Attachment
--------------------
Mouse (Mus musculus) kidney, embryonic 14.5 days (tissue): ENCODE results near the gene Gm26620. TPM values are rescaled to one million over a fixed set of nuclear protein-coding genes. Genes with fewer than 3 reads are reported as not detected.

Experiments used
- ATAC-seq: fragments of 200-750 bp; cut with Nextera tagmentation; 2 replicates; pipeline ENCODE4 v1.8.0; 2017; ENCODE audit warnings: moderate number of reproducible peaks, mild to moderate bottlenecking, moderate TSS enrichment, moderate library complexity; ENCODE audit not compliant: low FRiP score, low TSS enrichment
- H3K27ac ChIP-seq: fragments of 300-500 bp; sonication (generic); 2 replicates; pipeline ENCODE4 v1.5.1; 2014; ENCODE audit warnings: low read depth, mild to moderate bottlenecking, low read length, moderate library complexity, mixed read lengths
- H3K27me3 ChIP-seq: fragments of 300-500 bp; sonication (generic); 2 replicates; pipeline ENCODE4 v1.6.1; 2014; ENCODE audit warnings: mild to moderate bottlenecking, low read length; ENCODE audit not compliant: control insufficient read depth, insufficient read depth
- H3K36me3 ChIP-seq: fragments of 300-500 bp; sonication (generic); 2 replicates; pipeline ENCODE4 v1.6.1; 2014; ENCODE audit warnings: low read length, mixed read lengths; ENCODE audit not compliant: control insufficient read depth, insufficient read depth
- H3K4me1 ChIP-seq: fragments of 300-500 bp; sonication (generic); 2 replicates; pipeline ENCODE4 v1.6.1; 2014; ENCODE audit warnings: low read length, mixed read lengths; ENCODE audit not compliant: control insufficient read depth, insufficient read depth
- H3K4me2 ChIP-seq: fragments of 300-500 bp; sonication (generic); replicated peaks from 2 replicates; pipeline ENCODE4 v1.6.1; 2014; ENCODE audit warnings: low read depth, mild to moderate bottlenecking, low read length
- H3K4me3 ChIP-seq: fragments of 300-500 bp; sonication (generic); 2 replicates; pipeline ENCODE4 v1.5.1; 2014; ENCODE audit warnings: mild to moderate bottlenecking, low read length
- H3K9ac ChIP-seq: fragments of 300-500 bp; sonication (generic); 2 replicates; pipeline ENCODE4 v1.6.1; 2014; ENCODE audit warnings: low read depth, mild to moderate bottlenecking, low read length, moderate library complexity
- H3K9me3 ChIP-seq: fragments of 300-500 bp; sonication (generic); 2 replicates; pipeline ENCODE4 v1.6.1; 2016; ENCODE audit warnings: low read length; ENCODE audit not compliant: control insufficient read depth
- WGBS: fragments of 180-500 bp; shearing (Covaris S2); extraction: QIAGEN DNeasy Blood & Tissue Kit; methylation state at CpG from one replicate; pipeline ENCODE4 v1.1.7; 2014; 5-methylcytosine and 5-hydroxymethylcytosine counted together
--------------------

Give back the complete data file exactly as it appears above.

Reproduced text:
Mouse (Mus musculus) kidney, embryonic 14.5 days (tissue): ENCODE results near the gene Gm26620. TPM values are rescaled to one million over a fixed set of nuclear protein-coding genes. Genes with fewer than 3 reads are reported as not detected.

Experiments used
- ATAC-seq: fragments of 200-750 bp; cut with Nextera tagmentation; 2 replicates; pipeline ENCODE4 v1.8.0; 2017; ENCODE audit warnings: moderate number of reproducible peaks, mild to moderate bottlenecking, moderate TSS enrichment, moderate library complexity; ENCODE audit not compliant: low FRiP score, low TSS enrichment
- H3K27ac ChIP-seq: fragments of 300-500 bp; sonication (generic); 2 replicates; pipeline ENCODE4 v1.5.1; 2014; ENCODE audit warnings: low read depth, mild to moderate bottlenecking, low read length, moderate library complexity, mixed read lengths
- H3K27me3 ChIP-seq: fragments of 300-500 bp; sonication (generic); 2 replicates; pipeline ENCODE4 v1.6.1; 2014; ENCODE audit warnings: mild to moderate bottlenecking, low read length; ENCODE audit not compliant: control insufficient read depth, insufficient read depth
- H3K36me3 ChIP-seq: fragments of 300-500 bp; sonication (generic); 2 replicates; pipeline ENCODE4 v1.6.1; 2014; ENCODE audit warnings: low read length, mixed read lengths; ENCODE audit not compliant: control insufficient read depth, insufficient read depth
- H3K4me1 ChIP-seq: fragments of 300-500 bp; sonication (generic); 2 replicates; pipeline ENCODE4 v1.6.1; 2014; ENCODE audit warnings: low read length, mixed read lengths; ENCODE audit not compliant: control insufficient read depth, insufficient read depth
- H3K4me2 ChIP-seq: fragments of 300-500 bp; sonication (generic); replicated peaks from 2 replicates; pipeline ENCODE4 v1.6.1; 2014; ENCODE audit warnings: low read depth, mild to moderate bottlenecking, low read length
- H3K4me3 ChIP-seq: fragments of 300-500 bp; sonication (generic); 2 replicates; pipeline ENCODE4 v1.5.1; 2014; ENCODE audit warnings: mild to moderate bottlenecking, low read length
- H3K9ac ChIP-seq: fragments of 300-500 bp; sonication (generic); 2 replicates; pipeline ENCODE4 v1.6.1; 2014; ENCODE audit warnings: low read depth, mild to moderate bottlenecking, low read length, moderate library complexity
- H3K9me3 ChIP-seq: fragments of 300-500 bp; sonication (generic); 2 replicates; pipeline ENCODE4 v1.6.1; 2016; ENCODE audit warnings: low read length; ENCODE audit not compliant: control insufficient read depth
- WGBS: fragments of 180-500 bp; shearing (Covaris S2); extraction: QIAGEN DNeasy Blood & Tissue Kit; methylation state at CpG from one replicate; pipeline ENCODE4 v1.1.7; 2014; 5-methylcytosine and 5-hydroxymethylcytosine counted together